I had the students — a highly knowledgeable group of undergraduates — watch video footage of Charlottesville. They sat stunned as they watched the parade of the torches, an image they understood. When I explained that the men with flak jackets, helmets and semiautomatic weapons were the protesters, not the police, they were incredulous. When the Nazi flags appeared, the room was silent except for the sounds of the protesters onscreen.

Then the video cut to one of the marchers, who explained their “republican principles.” The first was the supremacy of “white culture.” The students listened, disgusted. The second was free-market capitalism. Still, they were quiet. Then, the third principle, the protester said, was “killing Jews.” The entire class burst into laughter.

Stunned, I paused the video. Even with the video stilled, they were chuckling. I asked them what they found so amusing. Finally, one student said: “What, does this guy believe that in today’s world you can just go out and kill Jews? It’s funny, that’s all.”…

The conclusion of the article hammers home the point about Israel being safer for Jews than the U.S. He quotes his son wondering whether the day has arrived when America will not “be there” for Jews, as it was during the Holocaust:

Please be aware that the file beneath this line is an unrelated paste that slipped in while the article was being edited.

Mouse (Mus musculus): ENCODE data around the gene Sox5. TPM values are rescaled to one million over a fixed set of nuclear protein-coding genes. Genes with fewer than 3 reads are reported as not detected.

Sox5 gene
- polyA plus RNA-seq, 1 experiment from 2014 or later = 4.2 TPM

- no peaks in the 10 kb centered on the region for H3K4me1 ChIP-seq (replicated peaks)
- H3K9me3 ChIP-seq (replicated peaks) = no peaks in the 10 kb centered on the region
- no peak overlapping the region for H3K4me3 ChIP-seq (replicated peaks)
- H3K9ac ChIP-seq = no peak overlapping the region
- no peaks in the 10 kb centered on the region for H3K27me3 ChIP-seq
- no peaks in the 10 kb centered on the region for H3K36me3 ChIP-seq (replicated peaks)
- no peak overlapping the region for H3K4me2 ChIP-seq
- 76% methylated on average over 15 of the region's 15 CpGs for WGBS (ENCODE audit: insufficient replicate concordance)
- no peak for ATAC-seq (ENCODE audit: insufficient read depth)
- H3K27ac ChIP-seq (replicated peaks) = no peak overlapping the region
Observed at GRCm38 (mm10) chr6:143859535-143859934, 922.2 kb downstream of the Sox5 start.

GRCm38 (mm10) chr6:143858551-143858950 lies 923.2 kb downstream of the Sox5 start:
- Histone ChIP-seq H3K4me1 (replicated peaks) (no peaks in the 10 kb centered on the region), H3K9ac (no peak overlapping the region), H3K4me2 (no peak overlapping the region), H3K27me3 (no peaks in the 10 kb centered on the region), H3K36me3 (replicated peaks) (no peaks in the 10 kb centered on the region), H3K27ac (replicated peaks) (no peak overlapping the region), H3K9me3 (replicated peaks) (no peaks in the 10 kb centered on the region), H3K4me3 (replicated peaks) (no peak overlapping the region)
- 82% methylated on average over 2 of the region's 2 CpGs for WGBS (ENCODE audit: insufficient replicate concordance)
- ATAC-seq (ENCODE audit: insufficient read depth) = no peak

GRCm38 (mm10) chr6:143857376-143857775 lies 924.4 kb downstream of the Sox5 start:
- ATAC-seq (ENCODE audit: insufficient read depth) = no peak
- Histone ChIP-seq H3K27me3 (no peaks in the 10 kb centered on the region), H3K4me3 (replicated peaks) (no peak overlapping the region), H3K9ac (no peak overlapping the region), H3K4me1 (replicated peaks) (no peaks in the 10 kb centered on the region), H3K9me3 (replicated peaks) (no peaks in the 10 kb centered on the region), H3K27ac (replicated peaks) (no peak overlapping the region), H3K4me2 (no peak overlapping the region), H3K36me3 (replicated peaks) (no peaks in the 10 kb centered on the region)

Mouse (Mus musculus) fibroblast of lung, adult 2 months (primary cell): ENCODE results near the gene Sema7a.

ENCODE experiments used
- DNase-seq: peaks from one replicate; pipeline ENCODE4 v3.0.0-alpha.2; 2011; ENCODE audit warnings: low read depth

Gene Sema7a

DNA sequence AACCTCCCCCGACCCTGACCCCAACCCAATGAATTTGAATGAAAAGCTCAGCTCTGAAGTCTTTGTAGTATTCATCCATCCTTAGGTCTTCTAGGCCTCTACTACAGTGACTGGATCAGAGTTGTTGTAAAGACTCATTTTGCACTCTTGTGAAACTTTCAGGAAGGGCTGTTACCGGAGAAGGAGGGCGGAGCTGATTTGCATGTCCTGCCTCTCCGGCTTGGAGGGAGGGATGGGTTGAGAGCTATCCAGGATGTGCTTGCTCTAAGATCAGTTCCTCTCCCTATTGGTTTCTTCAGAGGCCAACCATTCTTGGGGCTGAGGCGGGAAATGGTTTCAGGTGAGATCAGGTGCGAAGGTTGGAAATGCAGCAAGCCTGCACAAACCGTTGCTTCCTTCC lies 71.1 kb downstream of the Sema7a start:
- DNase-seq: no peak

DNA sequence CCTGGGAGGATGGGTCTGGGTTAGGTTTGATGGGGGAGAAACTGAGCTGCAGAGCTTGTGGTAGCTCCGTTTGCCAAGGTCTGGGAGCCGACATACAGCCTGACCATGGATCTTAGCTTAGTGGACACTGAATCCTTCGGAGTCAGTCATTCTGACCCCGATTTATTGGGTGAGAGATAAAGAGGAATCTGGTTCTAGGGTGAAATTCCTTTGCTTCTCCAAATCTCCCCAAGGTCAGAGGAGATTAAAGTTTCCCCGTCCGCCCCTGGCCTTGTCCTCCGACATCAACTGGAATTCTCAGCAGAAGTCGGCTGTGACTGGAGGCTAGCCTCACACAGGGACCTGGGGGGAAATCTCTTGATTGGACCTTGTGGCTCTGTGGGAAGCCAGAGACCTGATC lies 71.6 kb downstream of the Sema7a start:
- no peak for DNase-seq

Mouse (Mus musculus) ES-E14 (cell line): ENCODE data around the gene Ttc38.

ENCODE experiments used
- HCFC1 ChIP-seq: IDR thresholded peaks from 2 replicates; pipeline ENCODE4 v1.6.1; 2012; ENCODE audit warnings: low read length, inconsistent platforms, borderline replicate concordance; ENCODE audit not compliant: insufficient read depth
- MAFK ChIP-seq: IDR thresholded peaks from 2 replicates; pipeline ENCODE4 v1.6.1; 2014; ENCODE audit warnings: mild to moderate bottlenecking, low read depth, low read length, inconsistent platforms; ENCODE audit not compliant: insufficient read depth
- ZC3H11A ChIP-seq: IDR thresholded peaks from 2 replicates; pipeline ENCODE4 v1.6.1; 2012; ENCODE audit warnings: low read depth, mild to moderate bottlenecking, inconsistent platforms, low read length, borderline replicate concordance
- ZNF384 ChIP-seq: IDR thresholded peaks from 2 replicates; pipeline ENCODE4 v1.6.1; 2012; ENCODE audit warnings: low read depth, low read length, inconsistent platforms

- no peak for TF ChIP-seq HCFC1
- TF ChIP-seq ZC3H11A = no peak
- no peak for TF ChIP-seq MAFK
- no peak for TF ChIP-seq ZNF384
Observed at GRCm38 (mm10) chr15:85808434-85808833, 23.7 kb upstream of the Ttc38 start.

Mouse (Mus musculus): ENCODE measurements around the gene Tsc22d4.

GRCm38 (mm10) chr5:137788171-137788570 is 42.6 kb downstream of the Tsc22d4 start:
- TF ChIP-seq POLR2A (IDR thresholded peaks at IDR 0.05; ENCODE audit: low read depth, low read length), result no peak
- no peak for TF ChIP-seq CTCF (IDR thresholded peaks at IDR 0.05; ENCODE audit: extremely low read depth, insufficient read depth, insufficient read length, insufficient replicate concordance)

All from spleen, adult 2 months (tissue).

Has it? I pray not, though it is too early to tell. But here is what we do know. The tiny, embattled country our family now calls home has raised a generation of young people to understand that ultimately, the only people who can be fully trusted to safeguard the safety of the Jews are the Jews. For having afforded our children a chance to grow up with no sense of the vulnerability that we knew growing up in America, we owe Israel and its founders a profound debt of gratitude.